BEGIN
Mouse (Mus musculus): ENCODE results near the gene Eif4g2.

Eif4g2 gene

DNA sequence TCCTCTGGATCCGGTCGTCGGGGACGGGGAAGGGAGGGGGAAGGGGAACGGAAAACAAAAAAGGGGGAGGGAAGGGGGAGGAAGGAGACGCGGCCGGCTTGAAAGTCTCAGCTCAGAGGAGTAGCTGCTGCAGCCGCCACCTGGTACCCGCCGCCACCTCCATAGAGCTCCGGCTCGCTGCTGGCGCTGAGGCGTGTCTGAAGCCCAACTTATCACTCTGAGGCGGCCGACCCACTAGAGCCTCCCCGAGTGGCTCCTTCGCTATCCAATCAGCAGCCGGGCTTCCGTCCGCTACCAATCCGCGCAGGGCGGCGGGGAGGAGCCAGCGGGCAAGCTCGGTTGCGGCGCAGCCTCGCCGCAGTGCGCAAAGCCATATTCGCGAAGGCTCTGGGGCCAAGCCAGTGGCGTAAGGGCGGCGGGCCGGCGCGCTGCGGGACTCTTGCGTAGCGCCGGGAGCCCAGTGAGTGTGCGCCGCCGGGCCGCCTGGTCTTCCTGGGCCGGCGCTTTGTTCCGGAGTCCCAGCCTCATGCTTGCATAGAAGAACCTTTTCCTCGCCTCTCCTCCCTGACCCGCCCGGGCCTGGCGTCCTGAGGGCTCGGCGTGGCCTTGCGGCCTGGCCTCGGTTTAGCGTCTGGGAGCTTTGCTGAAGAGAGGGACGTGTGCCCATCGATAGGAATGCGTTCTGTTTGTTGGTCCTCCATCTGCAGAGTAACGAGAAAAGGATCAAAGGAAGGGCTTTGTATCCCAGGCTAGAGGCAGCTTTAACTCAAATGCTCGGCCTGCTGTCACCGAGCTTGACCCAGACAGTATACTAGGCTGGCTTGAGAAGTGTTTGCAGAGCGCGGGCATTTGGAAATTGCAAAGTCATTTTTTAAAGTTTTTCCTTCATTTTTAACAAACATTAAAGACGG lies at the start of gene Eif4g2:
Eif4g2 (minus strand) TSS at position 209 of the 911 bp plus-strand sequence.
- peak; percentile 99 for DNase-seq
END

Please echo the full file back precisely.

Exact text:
Mouse (Mus musculus): ENCODE results near the gene Eif4g2.

Eif4g2 gene

DNA sequence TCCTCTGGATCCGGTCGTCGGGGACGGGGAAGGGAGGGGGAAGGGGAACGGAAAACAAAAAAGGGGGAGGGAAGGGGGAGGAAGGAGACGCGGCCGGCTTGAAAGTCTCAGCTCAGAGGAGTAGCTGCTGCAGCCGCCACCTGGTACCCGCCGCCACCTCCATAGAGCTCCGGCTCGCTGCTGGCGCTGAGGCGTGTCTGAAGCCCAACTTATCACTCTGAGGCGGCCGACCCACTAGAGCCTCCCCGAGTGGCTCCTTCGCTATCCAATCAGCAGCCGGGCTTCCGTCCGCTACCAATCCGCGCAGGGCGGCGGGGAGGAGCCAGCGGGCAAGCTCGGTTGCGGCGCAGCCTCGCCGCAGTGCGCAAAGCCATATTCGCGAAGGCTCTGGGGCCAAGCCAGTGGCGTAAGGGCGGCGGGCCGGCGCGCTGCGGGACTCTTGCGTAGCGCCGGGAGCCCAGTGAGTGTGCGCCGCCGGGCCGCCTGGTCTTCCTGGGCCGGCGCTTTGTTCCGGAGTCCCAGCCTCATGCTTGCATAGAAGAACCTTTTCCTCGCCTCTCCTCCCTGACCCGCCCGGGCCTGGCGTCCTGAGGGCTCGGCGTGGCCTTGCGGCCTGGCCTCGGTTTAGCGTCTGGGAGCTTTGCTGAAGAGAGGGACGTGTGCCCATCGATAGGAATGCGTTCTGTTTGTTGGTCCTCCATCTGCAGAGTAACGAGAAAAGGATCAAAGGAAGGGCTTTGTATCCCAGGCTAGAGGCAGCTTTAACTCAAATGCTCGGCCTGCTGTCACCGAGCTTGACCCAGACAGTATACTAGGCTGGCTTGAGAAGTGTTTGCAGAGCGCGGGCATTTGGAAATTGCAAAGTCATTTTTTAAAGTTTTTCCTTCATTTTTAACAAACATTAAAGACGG lies at the start of gene Eif4g2:
Eif4g2 (minus strand) TSS at position 209 of the 911 bp plus-strand sequence.
- peak; percentile 99 for DNase-seq